Grand jury indicts 13 alleged members of San Jose street gang

Mark Gomez and Leslie Griffy
Mercury News
Article Launched: 05/15/2008 11:07:20 AM PDT

More than a dozen members of a ruthless Norteño street gang allegedly responsible for four murders, several attempted murders and assaults in San Jose are behind bars, the result of a 1 1/2 year-long police investigation.

A five-week grand jury proceeding culminated Tuesday with indictments being issued against 13 alleged members of El Hoyo Palmas, described by police as a multi-generation gang that has operated in San Jose for about 30 years.

Police and prosecutors today revealed some details of the investigation into the gang known on the streets as EHP, a gang that terrorized neighborhoods with “senseless and horrific acts of violence” over the past two years, said Lt. J.R. Gamez, head of the police homicide unit.

One of the murder victims was a 15-year-old boy. The group partially funded itself through drug sales. Members allegedly shot into homes and at cars, threatened witnesses and attempted to take over the streets in neighborhoods where it operated.

But early Wednesday morning, more than 90 police officers descended on neighborhoods throughout the city, picking alleged gang members and searching their homes. Some of the indicted EHP suspects were already in custody on various charges, including homicide. The alleged gang-bangers face charges that include weapons possession, witness intimidation and conspiracy to commit murder.

San Jose own the streets.”

The Santa Clara County District Attorney’s office presented evidence that members of EHP were responsible for the homicides and other crimes to a Santa Clara County criminal grand jury in late March.

The investigation into El Hoyo Palmas took a dramatic turn when three gang-bangers allegedly shot a man as police, who were trailing the group, watched. It was March 30, 2007, when members of an elite police special operations unit saw the alleged gang members pump 12 bullets into Hernan Koba, a locksmith who had just finished helping a client.

The suspects in Koba’s killing, Samuel Castro, 21, Michael Espana, 18, and Orlando Rojas, 17, were arrested.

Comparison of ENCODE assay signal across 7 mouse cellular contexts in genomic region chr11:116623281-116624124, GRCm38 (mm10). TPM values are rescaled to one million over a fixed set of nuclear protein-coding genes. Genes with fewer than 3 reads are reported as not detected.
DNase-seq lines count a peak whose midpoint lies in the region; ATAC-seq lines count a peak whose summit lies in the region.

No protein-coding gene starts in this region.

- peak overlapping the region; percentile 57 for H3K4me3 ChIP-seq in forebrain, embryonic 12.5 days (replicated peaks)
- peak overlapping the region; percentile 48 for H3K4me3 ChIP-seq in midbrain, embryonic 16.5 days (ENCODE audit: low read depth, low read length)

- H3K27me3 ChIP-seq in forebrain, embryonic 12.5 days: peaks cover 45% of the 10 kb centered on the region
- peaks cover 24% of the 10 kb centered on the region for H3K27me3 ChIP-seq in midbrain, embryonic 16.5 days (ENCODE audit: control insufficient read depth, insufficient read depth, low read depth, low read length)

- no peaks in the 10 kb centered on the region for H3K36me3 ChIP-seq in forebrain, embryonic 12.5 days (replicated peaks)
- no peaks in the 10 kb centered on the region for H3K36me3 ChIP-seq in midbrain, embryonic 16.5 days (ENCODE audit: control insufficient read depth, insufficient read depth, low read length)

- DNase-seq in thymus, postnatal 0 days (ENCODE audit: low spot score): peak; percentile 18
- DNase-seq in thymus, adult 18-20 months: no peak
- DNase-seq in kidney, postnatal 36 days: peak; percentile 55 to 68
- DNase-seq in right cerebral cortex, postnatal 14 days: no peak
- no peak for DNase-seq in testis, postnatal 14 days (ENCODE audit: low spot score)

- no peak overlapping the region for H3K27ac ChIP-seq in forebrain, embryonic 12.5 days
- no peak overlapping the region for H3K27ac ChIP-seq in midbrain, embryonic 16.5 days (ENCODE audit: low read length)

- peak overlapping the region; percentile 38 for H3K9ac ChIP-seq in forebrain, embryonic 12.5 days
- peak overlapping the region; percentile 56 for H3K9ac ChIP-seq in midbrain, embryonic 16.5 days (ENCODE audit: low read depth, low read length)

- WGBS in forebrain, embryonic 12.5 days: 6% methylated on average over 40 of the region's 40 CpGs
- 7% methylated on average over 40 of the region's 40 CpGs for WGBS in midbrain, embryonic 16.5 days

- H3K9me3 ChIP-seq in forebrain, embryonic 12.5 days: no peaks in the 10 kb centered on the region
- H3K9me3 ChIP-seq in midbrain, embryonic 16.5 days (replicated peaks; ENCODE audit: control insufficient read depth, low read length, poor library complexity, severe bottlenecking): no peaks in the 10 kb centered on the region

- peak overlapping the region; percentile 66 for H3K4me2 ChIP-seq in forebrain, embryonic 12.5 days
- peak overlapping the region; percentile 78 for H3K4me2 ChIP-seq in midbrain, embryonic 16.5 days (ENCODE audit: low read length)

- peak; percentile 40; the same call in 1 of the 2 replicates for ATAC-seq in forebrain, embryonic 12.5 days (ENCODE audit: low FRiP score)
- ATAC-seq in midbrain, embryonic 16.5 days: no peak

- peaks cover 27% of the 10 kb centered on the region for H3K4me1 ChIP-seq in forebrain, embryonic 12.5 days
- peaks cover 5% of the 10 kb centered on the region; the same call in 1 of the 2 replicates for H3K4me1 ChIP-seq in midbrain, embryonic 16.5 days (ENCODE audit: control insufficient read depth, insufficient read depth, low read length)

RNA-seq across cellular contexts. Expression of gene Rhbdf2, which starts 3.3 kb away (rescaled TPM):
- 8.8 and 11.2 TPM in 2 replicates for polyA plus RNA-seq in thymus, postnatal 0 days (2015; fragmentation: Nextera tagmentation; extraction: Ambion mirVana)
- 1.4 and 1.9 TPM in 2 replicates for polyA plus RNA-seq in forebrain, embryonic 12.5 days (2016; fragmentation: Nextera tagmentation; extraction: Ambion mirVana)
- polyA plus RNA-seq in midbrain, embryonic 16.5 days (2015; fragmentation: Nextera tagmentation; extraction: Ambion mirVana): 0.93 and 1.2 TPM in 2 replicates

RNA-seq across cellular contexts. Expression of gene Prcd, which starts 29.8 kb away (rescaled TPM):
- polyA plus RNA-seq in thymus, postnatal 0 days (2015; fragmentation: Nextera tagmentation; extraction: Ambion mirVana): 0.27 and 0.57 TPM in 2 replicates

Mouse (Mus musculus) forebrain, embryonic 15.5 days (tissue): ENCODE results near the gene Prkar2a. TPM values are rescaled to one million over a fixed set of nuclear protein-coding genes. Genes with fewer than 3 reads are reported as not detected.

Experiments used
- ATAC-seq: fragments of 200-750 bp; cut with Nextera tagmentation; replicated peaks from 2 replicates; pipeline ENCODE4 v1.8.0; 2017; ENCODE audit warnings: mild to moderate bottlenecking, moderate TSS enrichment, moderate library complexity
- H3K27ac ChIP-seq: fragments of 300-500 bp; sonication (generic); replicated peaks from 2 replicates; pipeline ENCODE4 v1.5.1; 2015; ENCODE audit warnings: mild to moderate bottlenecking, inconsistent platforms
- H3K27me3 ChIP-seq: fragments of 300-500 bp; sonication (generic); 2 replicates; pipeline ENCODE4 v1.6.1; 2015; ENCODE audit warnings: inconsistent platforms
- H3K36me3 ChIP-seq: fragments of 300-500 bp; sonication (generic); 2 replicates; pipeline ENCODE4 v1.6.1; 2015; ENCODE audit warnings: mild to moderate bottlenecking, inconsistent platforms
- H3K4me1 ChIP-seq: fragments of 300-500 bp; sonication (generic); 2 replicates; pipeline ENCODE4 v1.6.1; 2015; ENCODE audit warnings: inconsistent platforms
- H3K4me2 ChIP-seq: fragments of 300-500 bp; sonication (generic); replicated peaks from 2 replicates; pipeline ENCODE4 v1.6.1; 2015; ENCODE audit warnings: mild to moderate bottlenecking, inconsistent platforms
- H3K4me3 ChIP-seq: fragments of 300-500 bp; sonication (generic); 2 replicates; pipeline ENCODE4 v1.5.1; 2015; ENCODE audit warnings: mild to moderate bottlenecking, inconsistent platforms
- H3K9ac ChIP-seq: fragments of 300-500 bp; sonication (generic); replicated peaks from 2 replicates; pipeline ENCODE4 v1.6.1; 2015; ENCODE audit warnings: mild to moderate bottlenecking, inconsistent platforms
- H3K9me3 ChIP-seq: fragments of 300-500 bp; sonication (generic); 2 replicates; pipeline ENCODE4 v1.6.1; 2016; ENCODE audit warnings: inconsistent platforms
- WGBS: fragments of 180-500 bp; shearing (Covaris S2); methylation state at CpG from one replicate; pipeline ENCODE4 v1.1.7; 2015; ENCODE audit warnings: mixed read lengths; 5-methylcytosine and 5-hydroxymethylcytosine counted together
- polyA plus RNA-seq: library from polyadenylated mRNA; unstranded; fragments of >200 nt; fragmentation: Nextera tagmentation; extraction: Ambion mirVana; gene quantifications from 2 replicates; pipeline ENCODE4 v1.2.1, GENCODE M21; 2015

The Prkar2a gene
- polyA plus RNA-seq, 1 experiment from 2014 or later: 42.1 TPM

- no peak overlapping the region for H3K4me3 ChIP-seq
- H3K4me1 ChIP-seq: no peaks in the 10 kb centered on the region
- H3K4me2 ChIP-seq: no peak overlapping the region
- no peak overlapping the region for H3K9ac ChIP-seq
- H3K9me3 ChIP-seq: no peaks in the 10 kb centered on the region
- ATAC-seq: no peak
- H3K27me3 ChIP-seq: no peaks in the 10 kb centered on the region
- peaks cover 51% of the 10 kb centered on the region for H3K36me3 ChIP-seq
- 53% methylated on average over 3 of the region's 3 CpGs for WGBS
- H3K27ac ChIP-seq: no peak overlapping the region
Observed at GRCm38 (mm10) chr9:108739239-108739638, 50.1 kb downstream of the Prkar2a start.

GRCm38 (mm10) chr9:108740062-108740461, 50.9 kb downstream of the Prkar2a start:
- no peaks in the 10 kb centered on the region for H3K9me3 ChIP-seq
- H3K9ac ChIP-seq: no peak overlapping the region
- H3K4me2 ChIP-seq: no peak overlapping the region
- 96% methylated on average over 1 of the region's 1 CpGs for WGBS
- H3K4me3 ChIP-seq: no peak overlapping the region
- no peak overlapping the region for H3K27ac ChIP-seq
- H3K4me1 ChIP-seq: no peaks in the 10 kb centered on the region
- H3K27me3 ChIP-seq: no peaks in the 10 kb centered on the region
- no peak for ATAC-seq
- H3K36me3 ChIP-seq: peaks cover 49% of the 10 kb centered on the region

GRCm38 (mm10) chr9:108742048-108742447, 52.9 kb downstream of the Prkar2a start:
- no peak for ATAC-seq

“It was a pivotal point in our investigation,” homicide detective Sean Pritchard said. After the three suspects in the Koba killing were picked up, they tried to warn other gang members that they were under surveillance.

Davis said that many of the victims, like Koba, weren’t gang members. “They were in the wrong place at the wrong time,” he said.

Police and prosecutors declined to give many details about the case, saying that the investigation and the case is ongoing.

But a court proceeding earlier this year shed some light on how the links were made. A prosecutor said in court that ballistic tests tied the gun used in Koba’s killing to three other shootings in San Jose, including two homicides.

The gun had been used Jan. 27, 2007, in the murder of Rigoberto Gonzalez, 22, who was killed in the 1300 block of San Tomas Aquino Parkway and March 28 in the slaying of 15-year-old Edgar Martinez, shot in the 1600 block of Virginia Avenue.

The EHP members are also being charged in the murder of Luis Rey Medina, 19, killed Dec. 14, 2006 on the 4000 block of Hamilton Avenue. Officials believe that Espana and Castro killed Medina and Gonzales. They along with Rojas are believed to have shot and killed Martinez and Koba.

Police launched their investigation after Medina’s slaying, with several different units trailing known gang members and eventually witnessing Koba’s murder. Pritchard and gang investigations detective Anthony Kilmer led the investigation and put together the pieces that led to the arrests.

In 2007, San Jose saw a spike in a gang violence, prompting Mayor Chuck Reed to pump another $1 million into the city’s gang prevention task force, a body that includes community and faith based organizations and school officials, as well as law enforcement. Officials said they hoped the arrests announced today would be a deterrent to teens considering joining a gang and could cripple the 150-person gang.

“We are really confident a lot of the decision-makers were taken into custody,” said Rikki Goede, head of the police’s gang unit.

According to local gang experts, members of rival Norteño and Sureño gangs commonly drive throughout the city and actively seek out targets wearing the wrong colors and attack them.

Norteños, with their roots in the Nuestra Familia prison gang, define themselves with the color red and the number 14. During the past several months, Norteños, the dominant gang in San Jose, have been lashing back against an invasion of their turf by their southern rivals, the Sureños, who are connected with the Mexican Mafia prison gang, also known as La Eme. Sureños are known for their traditional blue colors and the No. 13.

“What we are talking about today is one gang,” Davis said. “We’re not done.”

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